Three months after Sutherland Springs, 14 students and three staff members were shot to death at Marjory Stoneman Douglas High School in Parkland, Florida. The death toll from the Feb. 14 attack surpassed the Columbine High School massacre in 1999 as America’s deadliest high school shooting.
Three months after Parkland, a 17-year-old suspect using his father’s shotgun and a revolver opened fire in a first period art class in Santa Fe High School near the Texas Gulf Coast, about 220 miles from Sutherland Springs. Eight students and two teachers were killed.
“Every time there’s a shooting, it hits right square in the middle of your heart if you’re one of the ones that have been through it,” said Morgan Colbath, David Colbath’s son, who has since moved in with his father and helps run the contracting business. The younger Colbath said his father cried after hearing about the violence in Santa Fe.
Residents of Sutherland Springs wasted little time in preparing to send a supportive banner to Santa Fe. It has become a grim American tradition: A banner from residents of Las Vegas, where 58 concertgoers were killed by a gunman last October, hangs outside Sutherland Springs First Baptist Church: “#VegasStrong sends wishes of strength and healing to Sutherland Springs, Texas.”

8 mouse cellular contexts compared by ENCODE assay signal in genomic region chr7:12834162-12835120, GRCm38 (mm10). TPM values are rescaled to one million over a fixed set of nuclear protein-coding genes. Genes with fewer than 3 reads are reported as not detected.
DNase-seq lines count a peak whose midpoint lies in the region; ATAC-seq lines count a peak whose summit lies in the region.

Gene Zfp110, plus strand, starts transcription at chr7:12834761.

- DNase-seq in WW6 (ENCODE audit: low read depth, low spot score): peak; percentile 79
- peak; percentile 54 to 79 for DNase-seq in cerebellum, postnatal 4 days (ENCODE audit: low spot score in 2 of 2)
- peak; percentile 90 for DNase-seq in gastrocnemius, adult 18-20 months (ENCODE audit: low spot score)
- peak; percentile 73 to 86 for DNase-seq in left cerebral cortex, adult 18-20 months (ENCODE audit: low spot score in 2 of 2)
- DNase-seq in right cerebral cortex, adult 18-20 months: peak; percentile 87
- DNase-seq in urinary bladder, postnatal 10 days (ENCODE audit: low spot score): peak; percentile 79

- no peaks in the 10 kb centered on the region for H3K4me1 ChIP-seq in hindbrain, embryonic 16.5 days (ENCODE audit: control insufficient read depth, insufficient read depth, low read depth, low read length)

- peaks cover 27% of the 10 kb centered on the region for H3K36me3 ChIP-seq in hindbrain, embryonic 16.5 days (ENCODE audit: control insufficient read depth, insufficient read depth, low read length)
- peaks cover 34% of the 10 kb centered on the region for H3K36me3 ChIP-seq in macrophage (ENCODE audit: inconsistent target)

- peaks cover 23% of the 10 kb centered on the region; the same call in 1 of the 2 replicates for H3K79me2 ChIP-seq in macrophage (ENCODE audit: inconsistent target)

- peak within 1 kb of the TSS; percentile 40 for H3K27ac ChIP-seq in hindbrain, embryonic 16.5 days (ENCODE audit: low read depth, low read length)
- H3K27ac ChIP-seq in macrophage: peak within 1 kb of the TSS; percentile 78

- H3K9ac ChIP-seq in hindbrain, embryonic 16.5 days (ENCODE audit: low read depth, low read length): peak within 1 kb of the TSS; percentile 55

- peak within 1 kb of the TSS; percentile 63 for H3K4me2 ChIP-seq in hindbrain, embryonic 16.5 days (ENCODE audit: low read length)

But while Parkland students have gained national attention by demanding that Congress and the Trump administration enact tough new gun control measures, Sutherland Springs residents have espoused a sharply different point of view: their right to arm themselves.
Willeford, who sprinted barefoot from his house with an AR-15 to confront Kelley at the start of a chase that ended in the gunman’s death from a self-inflicted gunshot, was hailed as a hero at the recent National Rifle Association convention in Dallas. He also tells his story in an NRA advertisement.
“I was terrified and dead-calm at the same time,” the fourth-generation Sutherland Springs resident said in a recent telephone interview, recalling his confrontation with the shooter.